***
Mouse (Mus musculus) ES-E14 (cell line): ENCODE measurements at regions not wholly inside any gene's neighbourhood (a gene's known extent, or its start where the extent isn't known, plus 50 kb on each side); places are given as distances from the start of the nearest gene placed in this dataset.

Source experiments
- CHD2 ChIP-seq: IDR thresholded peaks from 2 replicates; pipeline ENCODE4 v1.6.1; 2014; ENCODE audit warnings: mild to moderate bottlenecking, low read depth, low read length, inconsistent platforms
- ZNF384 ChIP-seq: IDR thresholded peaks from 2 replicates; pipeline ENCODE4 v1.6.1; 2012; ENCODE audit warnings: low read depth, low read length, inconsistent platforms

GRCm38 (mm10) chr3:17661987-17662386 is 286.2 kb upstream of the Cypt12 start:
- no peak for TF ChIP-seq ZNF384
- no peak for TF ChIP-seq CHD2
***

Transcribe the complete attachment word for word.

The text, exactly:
Mouse (Mus musculus) ES-E14 (cell line): ENCODE measurements at regions not wholly inside any gene's neighbourhood (a gene's known extent, or its start where the extent isn't known, plus 50 kb on each side); places are given as distances from the start of the nearest gene placed in this dataset.

Source experiments
- CHD2 ChIP-seq: IDR thresholded peaks from 2 replicates; pipeline ENCODE4 v1.6.1; 2014; ENCODE audit warnings: mild to moderate bottlenecking, low read depth, low read length, inconsistent platforms
- ZNF384 ChIP-seq: IDR thresholded peaks from 2 replicates; pipeline ENCODE4 v1.6.1; 2012; ENCODE audit warnings: low read depth, low read length, inconsistent platforms

GRCm38 (mm10) chr3:17661987-17662386 is 286.2 kb upstream of the Cypt12 start:
- no peak for TF ChIP-seq ZNF384
- no peak for TF ChIP-seq CHD2